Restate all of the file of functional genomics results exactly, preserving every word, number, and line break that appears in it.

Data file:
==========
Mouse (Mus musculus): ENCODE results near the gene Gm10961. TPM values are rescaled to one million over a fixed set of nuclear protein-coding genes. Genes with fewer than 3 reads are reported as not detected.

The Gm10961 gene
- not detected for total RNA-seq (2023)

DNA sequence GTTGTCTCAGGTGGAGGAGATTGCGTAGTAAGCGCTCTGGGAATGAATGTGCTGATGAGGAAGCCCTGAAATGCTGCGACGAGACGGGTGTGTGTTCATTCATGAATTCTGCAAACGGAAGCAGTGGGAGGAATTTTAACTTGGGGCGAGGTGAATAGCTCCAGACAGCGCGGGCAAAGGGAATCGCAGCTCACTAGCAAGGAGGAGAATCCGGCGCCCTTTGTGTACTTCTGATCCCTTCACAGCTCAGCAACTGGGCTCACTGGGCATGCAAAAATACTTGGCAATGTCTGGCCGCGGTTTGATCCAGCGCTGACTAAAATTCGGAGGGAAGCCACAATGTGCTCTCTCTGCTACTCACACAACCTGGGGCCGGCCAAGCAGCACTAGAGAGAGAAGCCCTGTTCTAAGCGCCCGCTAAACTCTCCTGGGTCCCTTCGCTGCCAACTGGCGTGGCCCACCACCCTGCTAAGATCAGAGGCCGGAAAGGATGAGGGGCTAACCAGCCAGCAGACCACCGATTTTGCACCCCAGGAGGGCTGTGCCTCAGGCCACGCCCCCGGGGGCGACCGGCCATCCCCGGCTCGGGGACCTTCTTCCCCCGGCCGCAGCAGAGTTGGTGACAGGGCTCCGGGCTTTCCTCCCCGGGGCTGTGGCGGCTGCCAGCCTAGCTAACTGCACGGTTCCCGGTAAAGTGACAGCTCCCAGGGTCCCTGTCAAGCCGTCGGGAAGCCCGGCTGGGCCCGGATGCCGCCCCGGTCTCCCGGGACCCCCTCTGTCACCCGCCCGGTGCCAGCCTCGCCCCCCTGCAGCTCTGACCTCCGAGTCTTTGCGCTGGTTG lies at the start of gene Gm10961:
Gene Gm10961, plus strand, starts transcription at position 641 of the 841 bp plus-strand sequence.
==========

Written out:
Mouse (Mus musculus): ENCODE results near the gene Gm10961. TPM values are rescaled to one million over a fixed set of nuclear protein-coding genes. Genes with fewer than 3 reads are reported as not detected.

The Gm10961 gene
- not detected for total RNA-seq (2023)

DNA sequence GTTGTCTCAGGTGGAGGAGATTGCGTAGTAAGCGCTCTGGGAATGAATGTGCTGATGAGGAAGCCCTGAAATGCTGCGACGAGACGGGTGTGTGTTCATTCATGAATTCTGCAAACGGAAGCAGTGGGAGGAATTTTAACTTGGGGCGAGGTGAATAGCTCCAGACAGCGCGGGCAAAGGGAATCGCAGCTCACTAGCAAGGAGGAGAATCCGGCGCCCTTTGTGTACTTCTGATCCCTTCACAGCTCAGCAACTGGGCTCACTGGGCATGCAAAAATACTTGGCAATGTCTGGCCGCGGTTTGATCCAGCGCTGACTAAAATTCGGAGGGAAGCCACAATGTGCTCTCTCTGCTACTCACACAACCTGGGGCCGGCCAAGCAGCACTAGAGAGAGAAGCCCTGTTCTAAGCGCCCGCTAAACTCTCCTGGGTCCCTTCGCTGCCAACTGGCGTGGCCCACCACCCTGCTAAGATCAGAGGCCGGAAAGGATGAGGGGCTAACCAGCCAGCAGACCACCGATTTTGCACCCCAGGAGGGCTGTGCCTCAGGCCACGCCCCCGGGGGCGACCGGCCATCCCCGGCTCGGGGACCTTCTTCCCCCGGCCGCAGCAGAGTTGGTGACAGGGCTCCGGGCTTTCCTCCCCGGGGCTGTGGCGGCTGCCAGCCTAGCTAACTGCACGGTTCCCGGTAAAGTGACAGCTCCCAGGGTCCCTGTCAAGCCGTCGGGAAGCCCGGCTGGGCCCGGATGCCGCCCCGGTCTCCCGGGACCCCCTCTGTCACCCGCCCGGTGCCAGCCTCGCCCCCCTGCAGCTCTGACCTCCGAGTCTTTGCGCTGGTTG lies at the start of gene Gm10961:
Gene Gm10961, plus strand, starts transcription at position 641 of the 841 bp plus-strand sequence.